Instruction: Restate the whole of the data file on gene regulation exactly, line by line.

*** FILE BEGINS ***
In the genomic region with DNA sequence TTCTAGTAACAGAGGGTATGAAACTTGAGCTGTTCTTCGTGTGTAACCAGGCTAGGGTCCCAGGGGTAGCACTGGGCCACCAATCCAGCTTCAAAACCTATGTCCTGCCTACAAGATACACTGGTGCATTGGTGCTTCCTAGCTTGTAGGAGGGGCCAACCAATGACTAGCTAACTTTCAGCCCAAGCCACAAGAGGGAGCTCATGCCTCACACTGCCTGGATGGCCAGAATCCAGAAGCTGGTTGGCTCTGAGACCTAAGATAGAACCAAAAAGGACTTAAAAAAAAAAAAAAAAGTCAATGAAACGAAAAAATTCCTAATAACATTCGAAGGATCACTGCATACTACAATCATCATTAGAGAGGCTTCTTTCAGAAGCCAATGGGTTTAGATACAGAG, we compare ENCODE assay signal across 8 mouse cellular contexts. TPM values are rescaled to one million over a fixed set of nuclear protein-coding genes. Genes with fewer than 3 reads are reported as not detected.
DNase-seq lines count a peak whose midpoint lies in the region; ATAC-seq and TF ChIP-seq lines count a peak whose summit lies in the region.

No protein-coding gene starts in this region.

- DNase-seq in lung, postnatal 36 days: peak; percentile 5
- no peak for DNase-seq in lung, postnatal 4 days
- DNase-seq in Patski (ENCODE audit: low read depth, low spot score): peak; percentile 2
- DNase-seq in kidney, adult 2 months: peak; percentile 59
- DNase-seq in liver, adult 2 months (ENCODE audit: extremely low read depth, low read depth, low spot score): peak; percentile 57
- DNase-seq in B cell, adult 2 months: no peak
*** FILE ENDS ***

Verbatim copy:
In the genomic region with DNA sequence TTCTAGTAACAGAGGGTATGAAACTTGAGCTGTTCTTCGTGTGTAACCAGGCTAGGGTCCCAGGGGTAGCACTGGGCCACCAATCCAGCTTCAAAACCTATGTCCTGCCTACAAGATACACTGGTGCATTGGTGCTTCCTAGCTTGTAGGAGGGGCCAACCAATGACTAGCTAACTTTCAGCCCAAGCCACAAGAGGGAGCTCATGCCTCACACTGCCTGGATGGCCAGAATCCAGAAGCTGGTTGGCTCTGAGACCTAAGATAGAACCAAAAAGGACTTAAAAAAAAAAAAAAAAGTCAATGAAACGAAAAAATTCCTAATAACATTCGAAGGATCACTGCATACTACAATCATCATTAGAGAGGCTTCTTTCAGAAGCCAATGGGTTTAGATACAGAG, we compare ENCODE assay signal across 8 mouse cellular contexts. TPM values are rescaled to one million over a fixed set of nuclear protein-coding genes. Genes with fewer than 3 reads are reported as not detected.
DNase-seq lines count a peak whose midpoint lies in the region; ATAC-seq and TF ChIP-seq lines count a peak whose summit lies in the region.

No protein-coding gene starts in this region.

- DNase-seq in lung, postnatal 36 days: peak; percentile 5
- no peak for DNase-seq in lung, postnatal 4 days
- DNase-seq in Patski (ENCODE audit: low read depth, low spot score): peak; percentile 2
- DNase-seq in kidney, adult 2 months: peak; percentile 59
- DNase-seq in liver, adult 2 months (ENCODE audit: extremely low read depth, low read depth, low spot score): peak; percentile 57
- DNase-seq in B cell, adult 2 months: no peak